Popular dating sim app fails to provide LGBTQ inclusion

Dating sims have been around for awhile now, but a new sim has taken the App Store by storm. It’s called “Mystic Messenger.” Yet sadly, the app may be problematic for LGBTQ players.

Like other dating sims, “Mystic Messenger” creates a story world in which players can interact with the characters within that story. Each dating sim has a certain amount of characters that the, usually straight and female, player is allowed to date. The story unravels based on the person the player chooses. Whether players receive a “good ending” or “bad ending” is determined by their choices. 

“Mystic Messenger” was created by a small Koreancompany, Cheritz, which has created two other dating sims “Dandelion” and “Nameless.” “Mystic Messenger” takes the form of a chatroom app on your phone, both in and out of the story.

The app puts you in an open chatroom and you are immediately bombarded with messages from the main five characters of the game; from then on, your story begins..

Once the player’s route is determined, the game will tell you which character’s route the player is on, and the rest of the game is geared towards that character’s relationship with you. The choices made will determine if the player gets a good ending or a bad ending.

Bad endings occur when you pick choices that earn you broken hearts. These black hearts take up the whole screen and are highlighted in the color of the character offended. Good ends usually occur at the end of the eleventh day and ends with the chosen character declaring their love for you.

Depending on the character you are playing as, you uncover certain elements to the overall story. The game allows you to start over after finishing one route, so that you have the ability to play through all the characters.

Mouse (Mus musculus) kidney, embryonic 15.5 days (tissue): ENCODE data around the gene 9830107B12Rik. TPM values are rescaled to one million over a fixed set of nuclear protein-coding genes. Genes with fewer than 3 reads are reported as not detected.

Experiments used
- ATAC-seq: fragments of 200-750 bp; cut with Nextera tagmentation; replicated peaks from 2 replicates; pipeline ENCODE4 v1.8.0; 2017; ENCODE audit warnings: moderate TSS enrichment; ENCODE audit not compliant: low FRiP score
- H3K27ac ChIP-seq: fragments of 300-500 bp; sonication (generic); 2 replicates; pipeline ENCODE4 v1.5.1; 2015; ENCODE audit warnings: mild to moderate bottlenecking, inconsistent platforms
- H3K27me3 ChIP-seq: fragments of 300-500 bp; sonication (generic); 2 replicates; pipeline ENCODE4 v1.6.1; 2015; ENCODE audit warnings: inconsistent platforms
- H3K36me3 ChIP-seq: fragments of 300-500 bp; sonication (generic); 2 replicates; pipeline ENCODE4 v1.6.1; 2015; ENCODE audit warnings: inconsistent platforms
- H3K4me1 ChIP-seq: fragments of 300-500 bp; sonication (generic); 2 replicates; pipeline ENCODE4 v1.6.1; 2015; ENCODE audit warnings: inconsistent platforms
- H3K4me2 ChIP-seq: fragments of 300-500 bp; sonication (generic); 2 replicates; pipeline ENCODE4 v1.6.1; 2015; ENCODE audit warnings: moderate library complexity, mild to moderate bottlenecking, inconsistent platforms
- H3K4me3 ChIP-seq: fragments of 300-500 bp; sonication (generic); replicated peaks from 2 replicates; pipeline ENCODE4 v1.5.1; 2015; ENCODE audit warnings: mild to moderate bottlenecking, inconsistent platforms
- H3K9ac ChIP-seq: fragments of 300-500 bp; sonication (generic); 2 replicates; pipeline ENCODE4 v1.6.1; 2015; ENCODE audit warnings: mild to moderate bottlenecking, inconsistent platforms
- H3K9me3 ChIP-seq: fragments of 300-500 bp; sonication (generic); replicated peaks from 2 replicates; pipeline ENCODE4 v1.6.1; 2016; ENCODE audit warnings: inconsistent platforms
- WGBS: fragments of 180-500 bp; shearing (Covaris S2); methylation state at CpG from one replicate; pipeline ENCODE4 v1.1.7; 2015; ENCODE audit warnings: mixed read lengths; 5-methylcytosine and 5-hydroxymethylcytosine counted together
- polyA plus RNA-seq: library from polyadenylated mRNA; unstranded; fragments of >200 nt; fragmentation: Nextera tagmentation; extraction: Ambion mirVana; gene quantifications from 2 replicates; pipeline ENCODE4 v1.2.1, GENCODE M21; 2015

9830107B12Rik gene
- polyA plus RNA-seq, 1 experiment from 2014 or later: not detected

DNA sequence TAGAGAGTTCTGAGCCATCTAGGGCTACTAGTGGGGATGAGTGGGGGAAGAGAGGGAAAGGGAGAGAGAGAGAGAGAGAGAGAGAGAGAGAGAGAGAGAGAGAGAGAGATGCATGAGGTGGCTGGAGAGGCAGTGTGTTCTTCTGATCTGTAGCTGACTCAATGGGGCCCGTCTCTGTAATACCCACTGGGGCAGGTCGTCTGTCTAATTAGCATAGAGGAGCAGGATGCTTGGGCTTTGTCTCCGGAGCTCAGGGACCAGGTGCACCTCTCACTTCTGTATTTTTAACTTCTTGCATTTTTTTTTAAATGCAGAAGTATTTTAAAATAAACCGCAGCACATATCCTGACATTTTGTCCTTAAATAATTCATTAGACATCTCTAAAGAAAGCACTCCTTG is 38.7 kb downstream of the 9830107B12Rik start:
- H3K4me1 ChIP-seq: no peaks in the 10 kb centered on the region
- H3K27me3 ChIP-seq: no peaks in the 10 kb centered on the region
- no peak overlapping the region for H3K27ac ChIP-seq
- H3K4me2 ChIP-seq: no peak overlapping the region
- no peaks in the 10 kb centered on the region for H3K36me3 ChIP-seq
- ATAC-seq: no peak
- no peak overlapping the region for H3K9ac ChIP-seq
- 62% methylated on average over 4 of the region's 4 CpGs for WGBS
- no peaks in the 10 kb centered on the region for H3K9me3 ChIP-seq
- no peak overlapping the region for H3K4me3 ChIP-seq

Unfortunately, the game is strictly female oriented. Furthermore, players cannot be in a romantic relationship with the other female character, meaning that gay relationships cannot occur.

Early on, you cannot choose your gender. This means that the player will be addressed as “she” and “her” which discouragesthose of non-female genders from playing.

While you can receive Jaehee’s route, your good end with her involves the two of you becoming nothing more than friends. While you can input responses such as “I care very much for my Jaehee,” the other players tend to respond with, “Oh, you two must be good friends!”

Both these issues are problematic in a sense because they contribute to heteronormativity, the belief that only people of the opposite sex can be involved in romantic relationships. This is somewhat understandable since the game is made in South Korea, which for the most part is fairly conservative. 

“Mystic Messenger” would stand out from other dating sims if it provided the option for players to change their gender from female and also allowed players to date the female character.

While the game’s story is engaging, the gender and sexuality problem sets it back. It limits the audience and may frustrate those who aren’t female or straight. 

The world I want to live in is one where anyone can date, whether it’s real life or a virtual one.